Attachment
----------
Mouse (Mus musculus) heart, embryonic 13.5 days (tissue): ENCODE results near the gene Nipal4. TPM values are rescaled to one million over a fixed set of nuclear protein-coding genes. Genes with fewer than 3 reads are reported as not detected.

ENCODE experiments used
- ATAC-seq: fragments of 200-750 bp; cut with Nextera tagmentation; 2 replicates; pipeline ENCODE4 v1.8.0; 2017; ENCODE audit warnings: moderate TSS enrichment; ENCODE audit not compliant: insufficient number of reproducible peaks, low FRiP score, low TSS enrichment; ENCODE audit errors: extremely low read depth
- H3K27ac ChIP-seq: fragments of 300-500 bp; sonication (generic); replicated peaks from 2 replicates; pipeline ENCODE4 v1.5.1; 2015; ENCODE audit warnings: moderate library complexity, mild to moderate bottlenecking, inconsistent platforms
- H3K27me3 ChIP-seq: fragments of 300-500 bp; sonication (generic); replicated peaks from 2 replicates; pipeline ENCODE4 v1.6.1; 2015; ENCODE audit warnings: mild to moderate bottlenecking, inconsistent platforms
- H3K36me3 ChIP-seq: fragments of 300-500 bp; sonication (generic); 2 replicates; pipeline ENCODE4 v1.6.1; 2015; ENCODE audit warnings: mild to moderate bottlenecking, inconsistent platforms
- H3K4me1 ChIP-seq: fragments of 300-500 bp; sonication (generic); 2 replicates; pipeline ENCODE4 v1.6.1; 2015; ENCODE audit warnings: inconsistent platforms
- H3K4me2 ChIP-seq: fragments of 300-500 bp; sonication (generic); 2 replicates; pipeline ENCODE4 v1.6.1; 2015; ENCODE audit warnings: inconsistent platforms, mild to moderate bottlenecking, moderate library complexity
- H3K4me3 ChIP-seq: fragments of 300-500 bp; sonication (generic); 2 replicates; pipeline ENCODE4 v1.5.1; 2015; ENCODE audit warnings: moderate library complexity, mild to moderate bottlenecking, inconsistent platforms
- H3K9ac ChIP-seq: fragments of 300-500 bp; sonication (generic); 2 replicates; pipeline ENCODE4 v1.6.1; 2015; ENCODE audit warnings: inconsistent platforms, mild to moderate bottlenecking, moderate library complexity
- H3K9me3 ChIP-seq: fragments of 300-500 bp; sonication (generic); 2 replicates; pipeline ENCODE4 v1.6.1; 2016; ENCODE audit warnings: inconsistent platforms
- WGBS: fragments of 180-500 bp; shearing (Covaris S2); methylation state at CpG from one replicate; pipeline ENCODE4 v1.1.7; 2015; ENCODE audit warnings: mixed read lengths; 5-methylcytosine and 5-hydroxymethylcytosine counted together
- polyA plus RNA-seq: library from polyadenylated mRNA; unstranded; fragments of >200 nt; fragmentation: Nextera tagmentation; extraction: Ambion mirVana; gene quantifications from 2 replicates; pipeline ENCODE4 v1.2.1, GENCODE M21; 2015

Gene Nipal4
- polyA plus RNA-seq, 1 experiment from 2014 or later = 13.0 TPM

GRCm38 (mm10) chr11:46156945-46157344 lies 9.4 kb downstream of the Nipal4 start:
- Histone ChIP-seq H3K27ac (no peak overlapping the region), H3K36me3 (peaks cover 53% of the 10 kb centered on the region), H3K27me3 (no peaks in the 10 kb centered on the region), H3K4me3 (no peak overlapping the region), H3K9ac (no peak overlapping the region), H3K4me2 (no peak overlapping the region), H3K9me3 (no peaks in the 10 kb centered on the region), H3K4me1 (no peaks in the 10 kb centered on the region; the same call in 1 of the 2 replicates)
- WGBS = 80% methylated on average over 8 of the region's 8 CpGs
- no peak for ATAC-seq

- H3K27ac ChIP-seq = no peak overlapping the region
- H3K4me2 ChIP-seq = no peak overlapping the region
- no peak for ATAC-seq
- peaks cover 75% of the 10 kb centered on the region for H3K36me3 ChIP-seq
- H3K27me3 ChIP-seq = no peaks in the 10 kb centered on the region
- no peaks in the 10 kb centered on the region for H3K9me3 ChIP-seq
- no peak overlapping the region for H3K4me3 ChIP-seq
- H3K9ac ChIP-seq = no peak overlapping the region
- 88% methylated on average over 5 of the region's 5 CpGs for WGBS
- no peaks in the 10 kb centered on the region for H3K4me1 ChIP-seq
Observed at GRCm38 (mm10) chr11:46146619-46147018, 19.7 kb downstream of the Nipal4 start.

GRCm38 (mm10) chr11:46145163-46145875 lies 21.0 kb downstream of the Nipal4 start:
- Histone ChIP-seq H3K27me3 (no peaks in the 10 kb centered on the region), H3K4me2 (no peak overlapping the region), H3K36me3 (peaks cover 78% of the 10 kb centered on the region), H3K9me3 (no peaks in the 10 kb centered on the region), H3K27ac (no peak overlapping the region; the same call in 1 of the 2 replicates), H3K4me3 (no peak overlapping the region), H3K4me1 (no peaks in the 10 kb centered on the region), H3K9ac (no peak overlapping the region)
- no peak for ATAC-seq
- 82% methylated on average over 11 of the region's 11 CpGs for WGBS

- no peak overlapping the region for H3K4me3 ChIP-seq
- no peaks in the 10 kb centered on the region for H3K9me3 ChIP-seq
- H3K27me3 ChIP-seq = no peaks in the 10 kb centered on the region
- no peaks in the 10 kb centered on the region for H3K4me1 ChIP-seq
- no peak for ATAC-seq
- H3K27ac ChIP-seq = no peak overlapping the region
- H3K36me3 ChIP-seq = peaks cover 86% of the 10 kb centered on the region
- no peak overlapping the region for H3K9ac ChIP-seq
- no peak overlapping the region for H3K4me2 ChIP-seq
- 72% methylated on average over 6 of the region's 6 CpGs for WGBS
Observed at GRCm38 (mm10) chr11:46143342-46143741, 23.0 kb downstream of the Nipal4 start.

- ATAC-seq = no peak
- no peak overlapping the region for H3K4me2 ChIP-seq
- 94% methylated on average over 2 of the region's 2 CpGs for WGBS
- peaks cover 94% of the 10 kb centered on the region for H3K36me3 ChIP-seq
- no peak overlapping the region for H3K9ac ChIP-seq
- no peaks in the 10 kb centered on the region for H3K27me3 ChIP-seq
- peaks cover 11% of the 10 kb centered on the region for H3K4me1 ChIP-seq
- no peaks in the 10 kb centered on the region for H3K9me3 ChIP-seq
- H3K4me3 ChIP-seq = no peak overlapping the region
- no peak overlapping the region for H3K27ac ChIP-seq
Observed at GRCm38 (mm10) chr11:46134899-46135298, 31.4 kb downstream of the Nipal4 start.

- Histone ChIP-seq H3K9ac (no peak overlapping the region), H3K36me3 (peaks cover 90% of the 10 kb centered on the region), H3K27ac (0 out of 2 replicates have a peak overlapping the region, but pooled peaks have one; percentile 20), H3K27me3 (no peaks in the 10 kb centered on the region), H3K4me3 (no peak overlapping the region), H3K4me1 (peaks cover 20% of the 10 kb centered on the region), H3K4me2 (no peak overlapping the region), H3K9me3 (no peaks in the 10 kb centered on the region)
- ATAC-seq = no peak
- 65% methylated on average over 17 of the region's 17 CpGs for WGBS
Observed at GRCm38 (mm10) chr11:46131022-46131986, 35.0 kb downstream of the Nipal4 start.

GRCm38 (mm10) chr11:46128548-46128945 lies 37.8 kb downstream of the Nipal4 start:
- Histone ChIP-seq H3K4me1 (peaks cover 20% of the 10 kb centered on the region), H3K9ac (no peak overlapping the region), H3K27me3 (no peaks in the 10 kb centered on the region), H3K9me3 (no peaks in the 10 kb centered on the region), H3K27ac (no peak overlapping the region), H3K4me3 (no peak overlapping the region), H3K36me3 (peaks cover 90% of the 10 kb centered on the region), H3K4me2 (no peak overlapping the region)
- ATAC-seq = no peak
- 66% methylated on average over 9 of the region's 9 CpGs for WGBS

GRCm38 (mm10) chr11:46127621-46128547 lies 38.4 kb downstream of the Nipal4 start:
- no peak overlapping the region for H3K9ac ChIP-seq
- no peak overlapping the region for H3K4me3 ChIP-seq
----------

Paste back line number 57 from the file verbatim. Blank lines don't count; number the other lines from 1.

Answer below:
- Histone ChIP-seq H3K9ac (no peak overlapping the region), H3K36me3 (peaks cover 90% of the 10 kb centered on the region), H3K27ac (0 out of 2 replicates have a peak overlapping the region, but pooled peaks have one; percentile 20), H3K27me3 (no peaks in the 10 kb centered on the region), H3K4me3 (no peak overlapping the region), H3K4me1 (peaks cover 20% of the 10 kb centered on the region), H3K4me2 (no peak overlapping the region), H3K9me3 (no peaks in the 10 kb centered on the region)